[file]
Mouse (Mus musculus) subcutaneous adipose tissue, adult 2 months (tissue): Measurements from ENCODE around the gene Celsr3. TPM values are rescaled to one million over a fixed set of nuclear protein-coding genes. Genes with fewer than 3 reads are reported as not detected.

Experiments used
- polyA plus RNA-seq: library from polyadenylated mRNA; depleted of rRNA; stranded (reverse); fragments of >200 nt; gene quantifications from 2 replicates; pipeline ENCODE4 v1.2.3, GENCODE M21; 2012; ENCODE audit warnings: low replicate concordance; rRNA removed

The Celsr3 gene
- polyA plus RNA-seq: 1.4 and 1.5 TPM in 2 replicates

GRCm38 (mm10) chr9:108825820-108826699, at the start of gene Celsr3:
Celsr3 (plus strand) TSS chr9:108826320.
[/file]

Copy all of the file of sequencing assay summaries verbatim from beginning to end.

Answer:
Mouse (Mus musculus) subcutaneous adipose tissue, adult 2 months (tissue): Measurements from ENCODE around the gene Celsr3. TPM values are rescaled to one million over a fixed set of nuclear protein-coding genes. Genes with fewer than 3 reads are reported as not detected.

Experiments used
- polyA plus RNA-seq: library from polyadenylated mRNA; depleted of rRNA; stranded (reverse); fragments of >200 nt; gene quantifications from 2 replicates; pipeline ENCODE4 v1.2.3, GENCODE M21; 2012; ENCODE audit warnings: low replicate concordance; rRNA removed

The Celsr3 gene
- polyA plus RNA-seq: 1.4 and 1.5 TPM in 2 replicates

GRCm38 (mm10) chr9:108825820-108826699, at the start of gene Celsr3:
Celsr3 (plus strand) TSS chr9:108826320.